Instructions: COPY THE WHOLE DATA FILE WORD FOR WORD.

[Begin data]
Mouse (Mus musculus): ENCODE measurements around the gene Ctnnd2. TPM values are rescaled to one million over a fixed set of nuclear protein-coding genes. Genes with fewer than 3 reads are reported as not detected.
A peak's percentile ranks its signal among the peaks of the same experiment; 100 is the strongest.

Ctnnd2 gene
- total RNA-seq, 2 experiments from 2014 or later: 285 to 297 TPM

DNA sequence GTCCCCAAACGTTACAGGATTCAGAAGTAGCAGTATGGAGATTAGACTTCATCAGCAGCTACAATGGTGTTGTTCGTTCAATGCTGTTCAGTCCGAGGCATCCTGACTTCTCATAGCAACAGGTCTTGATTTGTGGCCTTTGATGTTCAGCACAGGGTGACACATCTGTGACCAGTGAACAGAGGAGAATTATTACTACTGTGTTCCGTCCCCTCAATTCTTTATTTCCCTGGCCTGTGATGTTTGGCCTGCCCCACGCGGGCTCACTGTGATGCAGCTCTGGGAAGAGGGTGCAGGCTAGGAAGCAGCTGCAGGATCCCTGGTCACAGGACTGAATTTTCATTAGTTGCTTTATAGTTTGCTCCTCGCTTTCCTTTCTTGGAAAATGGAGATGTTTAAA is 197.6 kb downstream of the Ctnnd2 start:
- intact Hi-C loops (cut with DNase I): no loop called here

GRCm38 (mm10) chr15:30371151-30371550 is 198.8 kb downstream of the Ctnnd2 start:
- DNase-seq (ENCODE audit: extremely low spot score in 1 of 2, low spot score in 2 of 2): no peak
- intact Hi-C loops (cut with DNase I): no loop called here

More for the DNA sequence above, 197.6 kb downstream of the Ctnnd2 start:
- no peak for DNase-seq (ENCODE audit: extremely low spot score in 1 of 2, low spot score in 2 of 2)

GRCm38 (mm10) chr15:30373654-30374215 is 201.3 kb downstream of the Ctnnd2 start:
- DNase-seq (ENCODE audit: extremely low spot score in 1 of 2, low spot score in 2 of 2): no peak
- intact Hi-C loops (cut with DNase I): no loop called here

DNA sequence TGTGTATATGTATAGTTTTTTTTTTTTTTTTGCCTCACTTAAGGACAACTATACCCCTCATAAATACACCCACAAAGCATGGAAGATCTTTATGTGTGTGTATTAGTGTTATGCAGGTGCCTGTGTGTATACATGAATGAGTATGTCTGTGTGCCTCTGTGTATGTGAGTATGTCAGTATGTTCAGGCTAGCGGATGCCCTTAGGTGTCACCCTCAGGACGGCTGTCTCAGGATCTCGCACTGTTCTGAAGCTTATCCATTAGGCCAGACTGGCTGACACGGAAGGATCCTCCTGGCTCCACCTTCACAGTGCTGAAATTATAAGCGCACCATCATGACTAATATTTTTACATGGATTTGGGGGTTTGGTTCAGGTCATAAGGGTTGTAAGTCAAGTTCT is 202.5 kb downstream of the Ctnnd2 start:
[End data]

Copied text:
Mouse (Mus musculus): ENCODE measurements around the gene Ctnnd2. TPM values are rescaled to one million over a fixed set of nuclear protein-coding genes. Genes with fewer than 3 reads are reported as not detected.
A peak's percentile ranks its signal among the peaks of the same experiment; 100 is the strongest.

Ctnnd2 gene
- total RNA-seq, 2 experiments from 2014 or later: 285 to 297 TPM

DNA sequence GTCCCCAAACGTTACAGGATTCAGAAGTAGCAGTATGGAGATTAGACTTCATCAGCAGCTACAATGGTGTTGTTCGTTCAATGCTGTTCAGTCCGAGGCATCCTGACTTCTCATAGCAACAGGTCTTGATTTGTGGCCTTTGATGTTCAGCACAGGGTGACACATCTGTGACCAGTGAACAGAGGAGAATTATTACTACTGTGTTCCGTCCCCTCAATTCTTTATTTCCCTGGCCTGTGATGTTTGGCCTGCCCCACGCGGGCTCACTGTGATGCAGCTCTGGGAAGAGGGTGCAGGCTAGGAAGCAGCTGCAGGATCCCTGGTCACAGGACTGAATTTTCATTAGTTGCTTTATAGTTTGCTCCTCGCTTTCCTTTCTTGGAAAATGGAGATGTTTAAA is 197.6 kb downstream of the Ctnnd2 start:
- intact Hi-C loops (cut with DNase I): no loop called here

GRCm38 (mm10) chr15:30371151-30371550 is 198.8 kb downstream of the Ctnnd2 start:
- DNase-seq (ENCODE audit: extremely low spot score in 1 of 2, low spot score in 2 of 2): no peak
- intact Hi-C loops (cut with DNase I): no loop called here

More for the DNA sequence above, 197.6 kb downstream of the Ctnnd2 start:
- no peak for DNase-seq (ENCODE audit: extremely low spot score in 1 of 2, low spot score in 2 of 2)

GRCm38 (mm10) chr15:30373654-30374215 is 201.3 kb downstream of the Ctnnd2 start:
- DNase-seq (ENCODE audit: extremely low spot score in 1 of 2, low spot score in 2 of 2): no peak
- intact Hi-C loops (cut with DNase I): no loop called here

DNA sequence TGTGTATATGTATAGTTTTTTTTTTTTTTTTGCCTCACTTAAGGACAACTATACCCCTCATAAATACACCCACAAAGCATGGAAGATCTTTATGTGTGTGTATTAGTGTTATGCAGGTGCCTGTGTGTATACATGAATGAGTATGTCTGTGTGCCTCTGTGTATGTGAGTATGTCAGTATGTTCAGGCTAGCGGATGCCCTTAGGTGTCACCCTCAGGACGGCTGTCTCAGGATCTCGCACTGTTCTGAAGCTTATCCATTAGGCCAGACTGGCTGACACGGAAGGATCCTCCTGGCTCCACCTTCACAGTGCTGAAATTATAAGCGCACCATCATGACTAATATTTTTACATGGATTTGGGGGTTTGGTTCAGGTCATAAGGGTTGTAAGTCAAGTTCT is 202.5 kb downstream of the Ctnnd2 start: